Linux

Installing HipChat 4 on Fedora/Rhel/CentOS/el 7

HipChat 4 has recently come out, and then shortly after it was released to my companies internal HipChat server. Being a Linux user I hoped that the aged HipChat 2 client was finally updated for Fedora or Red Hat or CentOS 7 so I could just use yum to install it. When I went to the download page the old yum instructions were replaced by only Ubuntu/Debian instructions! After playing around with the Debian package and getting it to load, I thought I would look at the repo a little more. Low and behold, Atlassian is making a yum repo! Just not publishing instructions on how to use it! The downside is they seem to not be signing the repo, but the code below works with yum to download the latest version.

 

sudo bash -c ‘cat > /etc/yum.repos.d/hipchat.repo << EOF_hipchat
[atlassian-hipchat]
name=Atlassian Hipchat
baseurl=https://atlassian.artifactoryonline.com/atlassian/hipchat-yum-client/
enabled=1
gpgcheck=0
EOF_hipchat’

sudo yum update

sudo yum install hipchat4

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Fixing CentOS 6.6 Kickstart Issues

I recently have been working on a system automating CentOS 6 installs for servers. When upgrading to 6.6 my test environment (VMWare Fusion) stopped working. I got a hard kernel panic and halt on loading. Now VMware forums and CentOS site, have posts about work arounds for this. A bunch of them are complex and involve changing modules around, and other files. There is a very easy fix for this, and its detailed below.

NOTE: I am running VMware Fusion, so I will open a package, in Windows and Linux you dont have to do this, just go to the folder.

  1. Stop the VM
  2. Find the VM files
    1. For Fusion there will be a %Your VM%.vmwarevm file, you have to right click that and “Show package contents”
  3. There should be a %Your VM%.vmx file, open that with a text editor
    1. If you are on a Mac, or other machine that likes to do smart quotes, make sure to use a program like vim or Sublime Text that doest add “smart quotes”
  4. A line will read: ethernet0.virtualDev = “e1000e”, change that to ethernet0.virtualDev = “e1000”, just remove the last e. This changes the card from a E1000 in enhanced mode to a normal one. Now CentOS 6.6 will boot.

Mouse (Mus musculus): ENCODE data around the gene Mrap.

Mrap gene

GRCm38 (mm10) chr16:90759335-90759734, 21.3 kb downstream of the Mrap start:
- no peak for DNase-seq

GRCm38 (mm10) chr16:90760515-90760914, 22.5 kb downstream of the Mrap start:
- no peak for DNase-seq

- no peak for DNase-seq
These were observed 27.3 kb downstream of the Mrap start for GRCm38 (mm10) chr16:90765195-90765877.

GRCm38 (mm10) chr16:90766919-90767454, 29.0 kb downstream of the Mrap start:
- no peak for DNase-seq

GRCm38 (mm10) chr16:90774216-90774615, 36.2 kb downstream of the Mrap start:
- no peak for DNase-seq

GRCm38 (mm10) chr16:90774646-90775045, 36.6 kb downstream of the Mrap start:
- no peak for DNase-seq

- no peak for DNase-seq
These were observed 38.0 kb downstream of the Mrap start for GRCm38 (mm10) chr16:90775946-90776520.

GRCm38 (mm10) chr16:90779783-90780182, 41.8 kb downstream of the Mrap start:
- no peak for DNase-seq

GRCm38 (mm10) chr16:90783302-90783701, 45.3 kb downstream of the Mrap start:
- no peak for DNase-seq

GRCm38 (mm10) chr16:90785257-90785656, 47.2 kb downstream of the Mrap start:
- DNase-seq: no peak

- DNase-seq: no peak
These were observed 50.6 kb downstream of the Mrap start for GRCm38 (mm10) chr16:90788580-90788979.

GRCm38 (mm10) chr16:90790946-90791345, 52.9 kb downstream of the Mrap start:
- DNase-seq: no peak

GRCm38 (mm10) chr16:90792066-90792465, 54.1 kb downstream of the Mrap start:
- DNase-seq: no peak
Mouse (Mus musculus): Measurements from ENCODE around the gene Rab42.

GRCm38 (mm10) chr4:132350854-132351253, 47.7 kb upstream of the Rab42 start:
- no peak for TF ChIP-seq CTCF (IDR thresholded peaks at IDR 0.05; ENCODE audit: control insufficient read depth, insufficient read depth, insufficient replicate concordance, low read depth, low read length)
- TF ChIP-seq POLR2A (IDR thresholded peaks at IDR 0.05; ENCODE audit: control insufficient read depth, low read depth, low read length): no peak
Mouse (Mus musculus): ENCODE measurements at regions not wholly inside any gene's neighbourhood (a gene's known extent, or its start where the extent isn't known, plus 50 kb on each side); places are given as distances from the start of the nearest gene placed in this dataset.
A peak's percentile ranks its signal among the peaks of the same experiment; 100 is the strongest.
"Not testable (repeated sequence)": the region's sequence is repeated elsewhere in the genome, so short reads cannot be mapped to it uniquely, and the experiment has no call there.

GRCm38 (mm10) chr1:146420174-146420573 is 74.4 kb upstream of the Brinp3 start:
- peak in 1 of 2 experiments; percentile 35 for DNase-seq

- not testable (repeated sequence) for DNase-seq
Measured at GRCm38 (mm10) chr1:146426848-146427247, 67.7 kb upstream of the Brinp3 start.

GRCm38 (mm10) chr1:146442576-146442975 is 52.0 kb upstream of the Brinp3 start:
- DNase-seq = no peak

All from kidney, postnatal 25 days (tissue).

Here are some place people have discussed issues:

https://communities.vmware.com/message/2443777

VM Experimentation

I am the type of programmer/IT person who enjoys having all my experimentation of systems done inside a virtual machine. That way if I break something, I can easily role back the virtual machine or just delete it. As seen in my last post, I recently built a new NAS. The original plan was to turn my old server into a Proxmox or ESXi box, the downside to that plan I found out quickly; the old box used DDR2, and at this point to get DDR2 memory it is quite expensive. That, along with my worry of power usage on the old box, I decided to give another solution a try.

After researching around I found my local Fry’s Electronics had the Intel NUC in stock. This is a tiny tiny PC that can take up to 16GB of RAM, has an Intel Core i5, and only uses 17 Watts. The box also has Intel vPro; what is vPro you ask? vPro allows you to remotely manage the system, so I can remote into it without buying a fancy management card, I can also remote power the box on and off, or mount a virtual CD. not bad for a ~$300 box. The model I got, DC53427, is a last gen i5, so it was a little cheaper, at the cost of having only 1 USB 3.0 port. It came with a VESA mount, so the NUC could be attached to the back of a monitor, that was a nice feature. I got USB 3.0 enclosure for 2 older 500GB hard drives, and used those as my storage. I installed Proxmox  on the system since my work has been starting to use that software more and more, and this was a chance for me to learn it.

A quick note about Proxmox to those who have not used it, I had come from a VMWare background so my work was my first experience with Proxmox. It is a free system, the company offers paid subscriptions for patches and such, without that the web page bothers you one time when you login, and you just dismiss the message. The software is a wrapper around KVM and some other Linux virtualization technologies. It can handle Windows and Linux systems without a problem. The interface is completely web based, with a Java virtual console; if you don’t update to the latest patches the java console can break with Java 7 Update 51. The software works well enough. There are still some areas that is needs improvements; in VMWare if you want to make a separate virtual network you can use their interface, on Proxmox that’s when you go to the Linux console and start creating virtual bridges. But once I got everything working, it seemed to work well. I don’t know how long I will keep it without trying another system, but for now it is nice. Since the system relies on KVM, it can do feautres like Dynamic memory allocation, if a VM is only using 1 GB of ram but is allocated 6, it will only take 1GB at that time. Also KVM can do deduplication of memory, so if two VMs are running the same OS, it only stores those files in memory once, freeing up more memory space.